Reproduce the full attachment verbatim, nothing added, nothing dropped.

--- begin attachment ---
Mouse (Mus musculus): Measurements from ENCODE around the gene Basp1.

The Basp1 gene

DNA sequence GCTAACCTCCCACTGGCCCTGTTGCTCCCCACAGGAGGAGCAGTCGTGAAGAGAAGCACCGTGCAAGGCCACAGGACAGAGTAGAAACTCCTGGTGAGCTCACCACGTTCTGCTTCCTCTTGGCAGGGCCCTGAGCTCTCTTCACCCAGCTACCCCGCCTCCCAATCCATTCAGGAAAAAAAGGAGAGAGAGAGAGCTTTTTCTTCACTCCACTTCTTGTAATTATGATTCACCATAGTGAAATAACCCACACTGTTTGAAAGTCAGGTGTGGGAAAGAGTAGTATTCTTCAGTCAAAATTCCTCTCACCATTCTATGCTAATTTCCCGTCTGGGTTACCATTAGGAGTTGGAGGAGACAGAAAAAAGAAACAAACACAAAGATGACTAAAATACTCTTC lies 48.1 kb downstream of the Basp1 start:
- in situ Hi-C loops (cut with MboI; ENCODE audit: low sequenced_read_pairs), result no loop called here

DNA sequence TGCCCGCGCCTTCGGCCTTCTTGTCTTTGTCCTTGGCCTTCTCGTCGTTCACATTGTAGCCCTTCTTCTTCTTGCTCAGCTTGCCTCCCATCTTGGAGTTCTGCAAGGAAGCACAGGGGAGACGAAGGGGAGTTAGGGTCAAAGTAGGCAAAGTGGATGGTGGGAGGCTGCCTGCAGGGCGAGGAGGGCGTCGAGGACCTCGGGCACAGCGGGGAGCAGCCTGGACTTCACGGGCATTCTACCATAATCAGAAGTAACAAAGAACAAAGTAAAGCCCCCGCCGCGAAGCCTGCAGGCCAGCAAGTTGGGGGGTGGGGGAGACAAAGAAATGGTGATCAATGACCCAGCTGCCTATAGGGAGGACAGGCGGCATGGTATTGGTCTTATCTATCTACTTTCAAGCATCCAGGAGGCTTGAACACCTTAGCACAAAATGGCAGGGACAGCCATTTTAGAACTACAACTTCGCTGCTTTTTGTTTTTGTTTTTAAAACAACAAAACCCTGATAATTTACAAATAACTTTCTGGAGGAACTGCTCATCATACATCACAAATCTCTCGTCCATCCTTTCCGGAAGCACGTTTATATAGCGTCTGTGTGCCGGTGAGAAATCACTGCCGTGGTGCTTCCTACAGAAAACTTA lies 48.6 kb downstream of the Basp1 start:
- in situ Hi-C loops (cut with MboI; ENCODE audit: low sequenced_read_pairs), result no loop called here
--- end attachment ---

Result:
Mouse (Mus musculus): Measurements from ENCODE around the gene Basp1.

The Basp1 gene

DNA sequence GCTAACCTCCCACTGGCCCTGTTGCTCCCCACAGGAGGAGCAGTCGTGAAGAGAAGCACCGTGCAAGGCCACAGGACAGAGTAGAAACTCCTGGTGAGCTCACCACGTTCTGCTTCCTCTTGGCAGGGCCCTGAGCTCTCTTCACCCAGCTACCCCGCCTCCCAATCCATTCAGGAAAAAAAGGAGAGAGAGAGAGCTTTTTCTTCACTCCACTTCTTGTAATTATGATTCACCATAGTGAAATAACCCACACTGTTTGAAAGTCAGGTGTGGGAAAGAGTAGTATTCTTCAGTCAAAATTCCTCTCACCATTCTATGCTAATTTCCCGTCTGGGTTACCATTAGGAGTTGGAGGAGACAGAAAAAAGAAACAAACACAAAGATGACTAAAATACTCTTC lies 48.1 kb downstream of the Basp1 start:
- in situ Hi-C loops (cut with MboI; ENCODE audit: low sequenced_read_pairs), result no loop called here

DNA sequence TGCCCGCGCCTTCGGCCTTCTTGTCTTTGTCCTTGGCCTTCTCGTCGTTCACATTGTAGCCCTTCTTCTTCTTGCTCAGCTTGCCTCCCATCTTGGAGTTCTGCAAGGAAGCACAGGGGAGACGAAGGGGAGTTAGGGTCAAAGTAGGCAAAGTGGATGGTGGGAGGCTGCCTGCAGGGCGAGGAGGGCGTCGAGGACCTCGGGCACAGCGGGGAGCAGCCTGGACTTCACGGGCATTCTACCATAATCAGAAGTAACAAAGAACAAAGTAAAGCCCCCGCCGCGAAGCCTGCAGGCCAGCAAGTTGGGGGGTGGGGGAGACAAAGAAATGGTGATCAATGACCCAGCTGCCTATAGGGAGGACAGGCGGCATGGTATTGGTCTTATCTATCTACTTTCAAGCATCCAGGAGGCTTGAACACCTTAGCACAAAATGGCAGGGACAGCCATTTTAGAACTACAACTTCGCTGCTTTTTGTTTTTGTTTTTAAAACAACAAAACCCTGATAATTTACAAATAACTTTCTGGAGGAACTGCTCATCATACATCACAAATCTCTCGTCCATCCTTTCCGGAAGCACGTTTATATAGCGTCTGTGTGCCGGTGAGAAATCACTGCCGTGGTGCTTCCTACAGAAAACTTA lies 48.6 kb downstream of the Basp1 start:
- in situ Hi-C loops (cut with MboI; ENCODE audit: low sequenced_read_pairs), result no loop called here